Tired of gritty fantasy with a cast list of scum and villainy that makes Mos Eisley look like Paradise Beach? Tired of books that turn the air blue just by reading them? Tired of tales that lack a moral compass?
Well, this one is for you. Songs of the Earth isn’t mould-breaking or innovative – it clings fast to numerous tropes of fantasy literature and will seem very familiar to well-read fans of the genre. It was likened in the publicity to Patrick Rothfuss but I tried not to let that put me off.
The story begins in media res, with Gair, the protagonist imprisoned and awaiting sentence for witchcraft. The setting is a fairly standard vanilla fantasy, mediaeval with a resprayed Catholic Church as one of the main power brokers in the world. It might have been interesting had Cooper developed an original theology since everything we discover about the church in this book sounds very familiar. Still, since many D&D worlds run along a mediaeval format, there is plenty in here to loot if you are looking for ideas for your cleric’s backstory.
The plot from there onwards will tick the boxes of anyone who likes their fantasy served up on a plate of Joseph Campbell. A mysterious old man takes Gair under his wing, acting as a cross between Captain Exposition and the Unreliable Narrator and conducts him to an academy where he can learn to use his powers properly. So far, so Earthsea, Hogwarts – or Star Wars. Or even Professor Xavier’s School for Gifted Youngsters. Once he arrives, there is a period of settling in and the obligatory sequence where Gair makes an enemy (for no obvious reason other than I suppose said enemy is a trope of magic schools) of another student (hello Malfoy)
There is also a lurking villain who, needless to say, was once a student at said academy but turned to the Dark Side and now poses a threat to everyone due to something that seems to hark back to the Dungeon Dimensions from Pratchett, always threatening to break through to our world.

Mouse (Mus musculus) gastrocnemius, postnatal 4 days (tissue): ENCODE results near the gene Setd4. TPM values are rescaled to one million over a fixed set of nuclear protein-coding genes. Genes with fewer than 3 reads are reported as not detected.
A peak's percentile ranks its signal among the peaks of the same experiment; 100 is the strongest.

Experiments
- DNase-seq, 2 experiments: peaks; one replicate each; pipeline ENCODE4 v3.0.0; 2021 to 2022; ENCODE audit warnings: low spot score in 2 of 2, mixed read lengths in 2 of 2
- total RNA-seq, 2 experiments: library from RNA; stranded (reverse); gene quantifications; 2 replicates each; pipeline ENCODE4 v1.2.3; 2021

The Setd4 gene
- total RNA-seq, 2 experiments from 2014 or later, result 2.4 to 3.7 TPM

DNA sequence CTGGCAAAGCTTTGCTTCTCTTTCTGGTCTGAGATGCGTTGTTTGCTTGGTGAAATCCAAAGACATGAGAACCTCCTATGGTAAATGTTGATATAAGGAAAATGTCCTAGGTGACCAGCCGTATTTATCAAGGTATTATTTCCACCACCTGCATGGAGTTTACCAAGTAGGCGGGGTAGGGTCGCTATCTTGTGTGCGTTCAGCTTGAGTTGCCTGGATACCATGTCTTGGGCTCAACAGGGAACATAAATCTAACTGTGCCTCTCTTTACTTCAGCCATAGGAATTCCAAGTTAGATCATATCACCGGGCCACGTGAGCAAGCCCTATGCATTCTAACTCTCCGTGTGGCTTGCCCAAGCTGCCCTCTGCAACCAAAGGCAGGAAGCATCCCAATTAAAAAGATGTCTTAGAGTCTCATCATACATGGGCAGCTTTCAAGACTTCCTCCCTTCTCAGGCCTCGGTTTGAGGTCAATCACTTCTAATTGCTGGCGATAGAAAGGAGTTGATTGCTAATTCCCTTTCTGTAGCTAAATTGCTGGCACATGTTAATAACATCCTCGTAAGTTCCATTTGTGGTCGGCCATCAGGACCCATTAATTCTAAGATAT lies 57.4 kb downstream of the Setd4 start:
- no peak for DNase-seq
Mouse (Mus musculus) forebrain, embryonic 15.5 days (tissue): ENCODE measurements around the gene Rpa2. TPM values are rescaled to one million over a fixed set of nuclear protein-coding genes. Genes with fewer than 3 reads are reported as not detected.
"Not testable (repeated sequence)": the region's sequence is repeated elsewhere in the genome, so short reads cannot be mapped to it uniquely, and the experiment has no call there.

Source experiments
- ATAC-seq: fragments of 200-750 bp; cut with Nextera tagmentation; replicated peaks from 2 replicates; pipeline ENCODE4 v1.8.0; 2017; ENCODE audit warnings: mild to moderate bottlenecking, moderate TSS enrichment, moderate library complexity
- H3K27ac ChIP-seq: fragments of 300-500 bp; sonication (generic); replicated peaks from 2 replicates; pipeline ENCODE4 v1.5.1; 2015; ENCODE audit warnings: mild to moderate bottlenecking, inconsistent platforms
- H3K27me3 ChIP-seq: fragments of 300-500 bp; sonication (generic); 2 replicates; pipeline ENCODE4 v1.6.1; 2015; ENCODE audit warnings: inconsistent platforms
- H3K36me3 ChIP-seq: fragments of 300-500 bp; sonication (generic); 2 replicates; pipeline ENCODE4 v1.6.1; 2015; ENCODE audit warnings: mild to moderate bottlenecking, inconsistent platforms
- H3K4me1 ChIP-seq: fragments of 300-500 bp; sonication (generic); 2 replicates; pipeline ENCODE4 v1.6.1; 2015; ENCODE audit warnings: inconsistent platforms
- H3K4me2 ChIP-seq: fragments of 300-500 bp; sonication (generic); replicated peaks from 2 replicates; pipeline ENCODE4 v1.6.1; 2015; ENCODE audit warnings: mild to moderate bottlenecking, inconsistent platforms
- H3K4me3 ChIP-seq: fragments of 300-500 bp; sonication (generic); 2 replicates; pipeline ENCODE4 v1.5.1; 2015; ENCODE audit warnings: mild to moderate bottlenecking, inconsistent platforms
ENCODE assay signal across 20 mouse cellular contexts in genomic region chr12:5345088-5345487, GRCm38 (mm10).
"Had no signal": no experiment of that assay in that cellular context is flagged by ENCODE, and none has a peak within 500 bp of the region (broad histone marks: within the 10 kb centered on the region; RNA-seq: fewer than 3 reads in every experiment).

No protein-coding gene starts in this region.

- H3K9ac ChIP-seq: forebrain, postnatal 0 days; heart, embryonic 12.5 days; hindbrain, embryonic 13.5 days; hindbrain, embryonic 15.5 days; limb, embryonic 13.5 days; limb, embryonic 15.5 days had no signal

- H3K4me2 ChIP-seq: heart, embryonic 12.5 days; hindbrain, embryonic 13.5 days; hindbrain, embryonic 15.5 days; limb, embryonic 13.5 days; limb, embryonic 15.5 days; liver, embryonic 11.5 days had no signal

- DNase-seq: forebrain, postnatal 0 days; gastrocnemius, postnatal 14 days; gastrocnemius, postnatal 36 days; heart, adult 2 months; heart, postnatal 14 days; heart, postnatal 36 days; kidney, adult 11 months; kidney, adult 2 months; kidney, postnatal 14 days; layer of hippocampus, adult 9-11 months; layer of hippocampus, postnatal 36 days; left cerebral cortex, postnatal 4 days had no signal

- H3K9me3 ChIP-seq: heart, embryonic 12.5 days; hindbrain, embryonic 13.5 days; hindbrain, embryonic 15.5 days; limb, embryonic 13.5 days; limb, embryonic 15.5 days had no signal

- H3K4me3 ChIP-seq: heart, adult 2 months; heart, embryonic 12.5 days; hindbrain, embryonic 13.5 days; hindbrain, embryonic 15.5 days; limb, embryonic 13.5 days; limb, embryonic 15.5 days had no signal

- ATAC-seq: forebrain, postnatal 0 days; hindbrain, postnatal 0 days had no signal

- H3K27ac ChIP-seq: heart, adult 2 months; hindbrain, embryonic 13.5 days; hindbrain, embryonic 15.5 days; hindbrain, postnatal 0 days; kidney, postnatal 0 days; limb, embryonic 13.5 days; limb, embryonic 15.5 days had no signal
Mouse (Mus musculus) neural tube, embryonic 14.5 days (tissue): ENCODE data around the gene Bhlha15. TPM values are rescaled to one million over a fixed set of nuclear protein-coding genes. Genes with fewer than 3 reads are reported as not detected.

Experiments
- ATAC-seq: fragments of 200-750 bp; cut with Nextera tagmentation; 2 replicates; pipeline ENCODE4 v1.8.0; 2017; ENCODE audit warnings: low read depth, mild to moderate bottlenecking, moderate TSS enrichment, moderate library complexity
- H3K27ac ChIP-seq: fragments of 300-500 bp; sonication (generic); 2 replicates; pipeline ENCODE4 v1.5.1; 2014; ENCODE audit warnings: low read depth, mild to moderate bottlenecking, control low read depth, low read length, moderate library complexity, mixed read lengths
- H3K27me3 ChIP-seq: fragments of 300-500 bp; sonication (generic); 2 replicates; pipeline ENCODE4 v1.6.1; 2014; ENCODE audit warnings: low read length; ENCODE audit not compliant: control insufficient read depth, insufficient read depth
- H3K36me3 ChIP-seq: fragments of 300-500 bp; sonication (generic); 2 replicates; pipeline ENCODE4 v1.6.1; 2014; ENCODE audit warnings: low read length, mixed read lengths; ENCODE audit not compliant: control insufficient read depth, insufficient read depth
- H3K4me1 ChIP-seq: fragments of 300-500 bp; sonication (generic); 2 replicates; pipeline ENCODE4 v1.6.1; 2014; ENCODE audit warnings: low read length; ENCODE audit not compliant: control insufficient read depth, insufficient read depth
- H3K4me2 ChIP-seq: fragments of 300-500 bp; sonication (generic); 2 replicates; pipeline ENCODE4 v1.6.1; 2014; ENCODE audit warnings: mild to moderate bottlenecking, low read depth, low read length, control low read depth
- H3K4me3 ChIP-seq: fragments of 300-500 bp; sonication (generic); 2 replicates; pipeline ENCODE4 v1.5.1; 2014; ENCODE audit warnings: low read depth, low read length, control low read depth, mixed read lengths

The villain is a brooding presence in the background of the narrative for quite some time; Cooper knows when to wheel him out for maximum effect and then slips some unpleasant back story in for him. Let’s hope he develops further in the next book.
The magic is something different – there’s no Vancian stuff here, no Codex of Eldritch Lore, no pointy hats. If you’re looking for something to replace the old D&D system, try this for ideas. The magic is described as The Song, which to me brought back memories of the Metaconcert in Julian May’s Saga of the Exiles and Charter Magic from Garth Nix’s Abhorsen series.
There’s no map – although somehow I felt that I was able to see one in my mind’s eye. There are enough hints of what’s out there to allow the world that Cooper is creating to seem realistic without being over-developed so early in the series. Some fantasy authors have their characters go off on a long world-wide wander just so that the reader can get the full benefit of the world the writer has created. Cooper is refreshingly restrained in this aspect, although there are some hints of locales that seem pregnant with potential for inclusion in the next book.
There is some very mild language, an ‘arse’ here and there but nothing that would make it unsuitable for the young adult reader – in fact, some very mild lurve scenes notwithstanding, I’m surprised that it wasn’t targeted at that specific audience.
My copy was 420 pages (other formats may vary) but in fact I felt it could have been longer with no loss of pace. The finale, which reminded me of the Battle of Hogwarts but so much better done here, could have been made more intense if space had allowed.
All in all, Cooper treads a well-worn path with a book that gives me that nostalgic glow for the days of yore when ‘edgy’ and ‘gritty’ hadn’t become literary buzzwords and you still had good guys to cheer and baddies to hiss.
The next volume is out in the spring of 2012 and the third for September 2013. So quite some time to wait.
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